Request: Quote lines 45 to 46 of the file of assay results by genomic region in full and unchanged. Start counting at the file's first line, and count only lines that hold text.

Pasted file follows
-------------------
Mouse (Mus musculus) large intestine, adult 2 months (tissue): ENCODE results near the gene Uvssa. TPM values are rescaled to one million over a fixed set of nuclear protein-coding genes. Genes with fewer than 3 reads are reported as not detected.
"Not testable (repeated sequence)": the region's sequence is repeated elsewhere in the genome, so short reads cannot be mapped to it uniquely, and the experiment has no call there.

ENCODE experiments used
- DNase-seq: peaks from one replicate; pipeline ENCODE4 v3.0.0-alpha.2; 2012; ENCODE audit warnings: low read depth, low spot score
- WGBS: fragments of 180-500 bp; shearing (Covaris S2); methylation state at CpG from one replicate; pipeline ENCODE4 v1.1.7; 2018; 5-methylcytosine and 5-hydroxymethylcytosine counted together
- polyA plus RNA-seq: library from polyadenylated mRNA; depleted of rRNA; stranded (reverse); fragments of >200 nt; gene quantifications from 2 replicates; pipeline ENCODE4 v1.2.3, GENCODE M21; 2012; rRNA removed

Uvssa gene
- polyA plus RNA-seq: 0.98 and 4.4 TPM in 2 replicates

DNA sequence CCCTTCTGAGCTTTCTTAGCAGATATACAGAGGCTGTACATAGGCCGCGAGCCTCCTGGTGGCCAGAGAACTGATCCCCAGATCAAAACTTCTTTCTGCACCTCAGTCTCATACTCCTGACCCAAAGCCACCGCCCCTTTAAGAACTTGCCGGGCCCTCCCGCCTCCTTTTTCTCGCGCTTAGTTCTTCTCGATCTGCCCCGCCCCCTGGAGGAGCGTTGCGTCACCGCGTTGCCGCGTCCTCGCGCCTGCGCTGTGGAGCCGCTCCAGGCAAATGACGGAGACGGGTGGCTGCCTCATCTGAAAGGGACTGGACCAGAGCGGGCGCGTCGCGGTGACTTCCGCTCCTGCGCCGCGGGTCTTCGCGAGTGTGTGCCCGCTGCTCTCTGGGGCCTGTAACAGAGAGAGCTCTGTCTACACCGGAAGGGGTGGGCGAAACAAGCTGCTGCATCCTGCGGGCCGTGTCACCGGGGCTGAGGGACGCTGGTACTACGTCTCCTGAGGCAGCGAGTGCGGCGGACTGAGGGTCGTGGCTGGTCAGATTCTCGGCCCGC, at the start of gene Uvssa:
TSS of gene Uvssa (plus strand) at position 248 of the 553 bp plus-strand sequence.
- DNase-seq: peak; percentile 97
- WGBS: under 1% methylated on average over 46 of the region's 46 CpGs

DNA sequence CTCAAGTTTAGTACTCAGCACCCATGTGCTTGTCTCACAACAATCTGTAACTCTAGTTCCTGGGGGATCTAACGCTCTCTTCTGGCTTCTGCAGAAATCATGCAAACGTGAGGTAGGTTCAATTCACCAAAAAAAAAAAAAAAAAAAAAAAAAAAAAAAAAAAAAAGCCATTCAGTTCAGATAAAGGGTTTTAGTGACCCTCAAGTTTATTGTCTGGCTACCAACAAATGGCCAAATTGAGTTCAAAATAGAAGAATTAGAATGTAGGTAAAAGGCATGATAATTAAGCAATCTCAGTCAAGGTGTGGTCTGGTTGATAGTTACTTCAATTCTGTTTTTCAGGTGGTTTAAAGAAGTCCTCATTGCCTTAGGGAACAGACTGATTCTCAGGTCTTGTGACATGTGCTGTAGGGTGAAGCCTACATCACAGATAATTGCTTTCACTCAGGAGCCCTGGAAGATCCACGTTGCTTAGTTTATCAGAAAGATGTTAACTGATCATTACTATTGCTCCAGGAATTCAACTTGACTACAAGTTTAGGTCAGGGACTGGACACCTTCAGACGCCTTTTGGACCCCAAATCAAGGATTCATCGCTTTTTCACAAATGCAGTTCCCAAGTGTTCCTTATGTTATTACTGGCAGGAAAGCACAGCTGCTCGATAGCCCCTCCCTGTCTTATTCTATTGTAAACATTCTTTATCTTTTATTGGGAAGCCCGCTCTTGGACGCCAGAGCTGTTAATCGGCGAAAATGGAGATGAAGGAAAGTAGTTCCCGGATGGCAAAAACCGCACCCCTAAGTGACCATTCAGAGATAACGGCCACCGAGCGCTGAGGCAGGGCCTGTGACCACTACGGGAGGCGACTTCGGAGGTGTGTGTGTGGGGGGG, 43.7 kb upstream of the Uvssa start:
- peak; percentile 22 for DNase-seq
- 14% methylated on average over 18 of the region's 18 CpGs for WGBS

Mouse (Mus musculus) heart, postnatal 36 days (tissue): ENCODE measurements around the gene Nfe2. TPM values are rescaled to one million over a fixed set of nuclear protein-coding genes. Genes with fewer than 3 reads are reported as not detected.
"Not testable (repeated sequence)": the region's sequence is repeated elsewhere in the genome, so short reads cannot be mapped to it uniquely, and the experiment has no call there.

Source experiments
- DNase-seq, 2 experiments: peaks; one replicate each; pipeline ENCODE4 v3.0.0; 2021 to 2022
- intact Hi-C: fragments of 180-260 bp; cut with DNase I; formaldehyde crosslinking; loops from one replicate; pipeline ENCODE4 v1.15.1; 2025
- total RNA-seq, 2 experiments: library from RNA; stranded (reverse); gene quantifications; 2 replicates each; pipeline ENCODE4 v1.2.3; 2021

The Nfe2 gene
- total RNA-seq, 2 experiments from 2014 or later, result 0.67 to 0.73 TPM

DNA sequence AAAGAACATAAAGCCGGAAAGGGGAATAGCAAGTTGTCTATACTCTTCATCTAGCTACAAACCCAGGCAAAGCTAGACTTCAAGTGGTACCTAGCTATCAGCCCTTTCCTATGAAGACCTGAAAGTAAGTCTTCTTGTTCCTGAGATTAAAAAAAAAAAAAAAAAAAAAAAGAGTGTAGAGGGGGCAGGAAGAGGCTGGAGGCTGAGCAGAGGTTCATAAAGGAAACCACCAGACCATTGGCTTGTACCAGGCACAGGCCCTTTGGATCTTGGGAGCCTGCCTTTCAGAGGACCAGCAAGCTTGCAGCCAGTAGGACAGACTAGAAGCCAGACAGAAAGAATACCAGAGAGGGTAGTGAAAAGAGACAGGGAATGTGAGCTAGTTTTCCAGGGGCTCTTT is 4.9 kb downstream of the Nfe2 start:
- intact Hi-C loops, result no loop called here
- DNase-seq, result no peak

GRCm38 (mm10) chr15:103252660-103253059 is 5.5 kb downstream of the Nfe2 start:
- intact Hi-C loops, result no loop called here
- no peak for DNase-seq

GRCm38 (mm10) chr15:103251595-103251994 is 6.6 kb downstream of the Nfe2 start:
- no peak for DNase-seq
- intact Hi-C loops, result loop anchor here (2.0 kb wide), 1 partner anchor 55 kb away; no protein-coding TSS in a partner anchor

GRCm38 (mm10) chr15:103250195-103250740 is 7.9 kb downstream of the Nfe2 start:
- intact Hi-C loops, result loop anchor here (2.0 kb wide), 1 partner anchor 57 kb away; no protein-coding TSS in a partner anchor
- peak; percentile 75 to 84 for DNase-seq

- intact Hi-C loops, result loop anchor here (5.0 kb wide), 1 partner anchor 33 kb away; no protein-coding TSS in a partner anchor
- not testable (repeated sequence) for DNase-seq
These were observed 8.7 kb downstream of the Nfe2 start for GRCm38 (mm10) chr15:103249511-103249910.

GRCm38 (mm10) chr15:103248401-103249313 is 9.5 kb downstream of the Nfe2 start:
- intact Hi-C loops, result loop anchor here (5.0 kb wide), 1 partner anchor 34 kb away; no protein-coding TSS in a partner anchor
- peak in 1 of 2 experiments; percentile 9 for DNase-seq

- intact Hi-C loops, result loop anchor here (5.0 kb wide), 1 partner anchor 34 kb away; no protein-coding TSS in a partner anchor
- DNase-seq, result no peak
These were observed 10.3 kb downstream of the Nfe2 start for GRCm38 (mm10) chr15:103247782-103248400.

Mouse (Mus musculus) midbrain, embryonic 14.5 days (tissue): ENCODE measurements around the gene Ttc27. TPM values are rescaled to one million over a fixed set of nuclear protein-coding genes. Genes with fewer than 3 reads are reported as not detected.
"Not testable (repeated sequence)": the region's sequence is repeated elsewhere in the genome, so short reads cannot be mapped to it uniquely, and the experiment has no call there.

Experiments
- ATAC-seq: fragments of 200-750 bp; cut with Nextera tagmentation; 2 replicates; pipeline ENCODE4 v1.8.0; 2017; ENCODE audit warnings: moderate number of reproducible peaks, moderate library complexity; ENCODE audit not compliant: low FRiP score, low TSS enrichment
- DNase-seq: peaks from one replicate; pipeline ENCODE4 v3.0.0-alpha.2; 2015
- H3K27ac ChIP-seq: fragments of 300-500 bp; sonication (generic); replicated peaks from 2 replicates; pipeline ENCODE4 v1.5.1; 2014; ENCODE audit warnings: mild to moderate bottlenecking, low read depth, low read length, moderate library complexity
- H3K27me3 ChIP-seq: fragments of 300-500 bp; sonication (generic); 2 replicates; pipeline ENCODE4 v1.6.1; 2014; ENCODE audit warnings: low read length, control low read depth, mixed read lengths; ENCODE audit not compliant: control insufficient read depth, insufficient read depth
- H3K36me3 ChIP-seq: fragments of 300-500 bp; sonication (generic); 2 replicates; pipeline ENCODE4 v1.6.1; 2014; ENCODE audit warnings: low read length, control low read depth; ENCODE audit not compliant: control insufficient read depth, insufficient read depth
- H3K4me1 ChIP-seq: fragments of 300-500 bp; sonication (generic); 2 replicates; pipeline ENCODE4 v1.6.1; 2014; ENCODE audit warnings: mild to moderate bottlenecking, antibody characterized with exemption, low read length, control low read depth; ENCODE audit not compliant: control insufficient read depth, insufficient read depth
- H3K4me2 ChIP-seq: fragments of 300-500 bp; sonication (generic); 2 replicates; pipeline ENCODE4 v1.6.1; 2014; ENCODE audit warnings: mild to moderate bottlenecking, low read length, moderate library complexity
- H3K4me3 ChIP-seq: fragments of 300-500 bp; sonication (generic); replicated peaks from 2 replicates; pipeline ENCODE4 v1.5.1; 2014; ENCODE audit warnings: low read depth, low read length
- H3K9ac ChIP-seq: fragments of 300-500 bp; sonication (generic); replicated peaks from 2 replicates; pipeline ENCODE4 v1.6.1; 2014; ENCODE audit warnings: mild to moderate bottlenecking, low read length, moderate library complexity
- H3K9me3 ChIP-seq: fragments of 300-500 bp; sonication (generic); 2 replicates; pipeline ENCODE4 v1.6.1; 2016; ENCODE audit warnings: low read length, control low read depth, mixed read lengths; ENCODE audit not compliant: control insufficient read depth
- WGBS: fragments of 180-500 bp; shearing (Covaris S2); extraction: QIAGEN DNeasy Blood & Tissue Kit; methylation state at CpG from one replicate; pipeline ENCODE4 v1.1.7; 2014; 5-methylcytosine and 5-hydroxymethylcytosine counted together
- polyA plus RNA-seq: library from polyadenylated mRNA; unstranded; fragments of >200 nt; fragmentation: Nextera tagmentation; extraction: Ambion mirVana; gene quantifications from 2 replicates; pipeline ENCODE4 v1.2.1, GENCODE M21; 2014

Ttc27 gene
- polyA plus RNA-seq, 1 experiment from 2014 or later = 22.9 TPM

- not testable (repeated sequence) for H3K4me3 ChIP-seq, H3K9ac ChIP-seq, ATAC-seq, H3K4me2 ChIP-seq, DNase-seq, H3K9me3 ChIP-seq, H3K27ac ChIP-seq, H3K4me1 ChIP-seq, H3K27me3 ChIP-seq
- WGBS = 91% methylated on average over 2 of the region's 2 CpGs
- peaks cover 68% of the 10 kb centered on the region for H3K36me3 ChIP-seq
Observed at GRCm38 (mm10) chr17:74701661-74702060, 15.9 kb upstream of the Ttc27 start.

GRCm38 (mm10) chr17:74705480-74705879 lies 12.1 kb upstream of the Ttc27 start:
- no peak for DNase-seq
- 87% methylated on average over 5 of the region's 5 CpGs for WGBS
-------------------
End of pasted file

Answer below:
Mouse (Mus musculus) midbrain, embryonic 14.5 days (tissue): ENCODE measurements around the gene Ttc27. TPM values are rescaled to one million over a fixed set of nuclear protein-coding genes. Genes with fewer than 3 reads are reported as not detected.
"Not testable (repeated sequence)": the region's sequence is repeated elsewhere in the genome, so short reads cannot be mapped to it uniquely, and the experiment has no call there.